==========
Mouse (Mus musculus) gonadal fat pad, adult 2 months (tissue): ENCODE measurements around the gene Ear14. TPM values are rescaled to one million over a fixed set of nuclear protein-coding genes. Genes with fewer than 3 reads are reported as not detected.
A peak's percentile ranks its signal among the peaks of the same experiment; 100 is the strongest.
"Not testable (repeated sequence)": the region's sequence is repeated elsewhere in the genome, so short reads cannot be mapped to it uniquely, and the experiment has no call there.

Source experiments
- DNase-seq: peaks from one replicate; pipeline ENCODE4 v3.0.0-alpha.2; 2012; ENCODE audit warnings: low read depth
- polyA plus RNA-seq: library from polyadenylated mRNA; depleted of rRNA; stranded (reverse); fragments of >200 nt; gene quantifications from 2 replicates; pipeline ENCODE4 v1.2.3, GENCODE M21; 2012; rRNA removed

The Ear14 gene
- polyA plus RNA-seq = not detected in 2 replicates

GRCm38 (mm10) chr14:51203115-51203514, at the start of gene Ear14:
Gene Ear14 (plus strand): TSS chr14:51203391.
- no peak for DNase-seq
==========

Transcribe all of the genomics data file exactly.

Mouse (Mus musculus) gonadal fat pad, adult 2 months (tissue): ENCODE measurements around the gene Ear14. TPM values are rescaled to one million over a fixed set of nuclear protein-coding genes. Genes with fewer than 3 reads are reported as not detected.
A peak's percentile ranks its signal among the peaks of the same experiment; 100 is the strongest.
"Not testable (repeated sequence)": the region's sequence is repeated elsewhere in the genome, so short reads cannot be mapped to it uniquely, and the experiment has no call there.

Source experiments
- DNase-seq: peaks from one replicate; pipeline ENCODE4 v3.0.0-alpha.2; 2012; ENCODE audit warnings: low read depth
- polyA plus RNA-seq: library from polyadenylated mRNA; depleted of rRNA; stranded (reverse); fragments of >200 nt; gene quantifications from 2 replicates; pipeline ENCODE4 v1.2.3, GENCODE M21; 2012; rRNA removed

The Ear14 gene
- polyA plus RNA-seq = not detected in 2 replicates

GRCm38 (mm10) chr14:51203115-51203514, at the start of gene Ear14:
Gene Ear14 (plus strand): TSS chr14:51203391.
- no peak for DNase-seq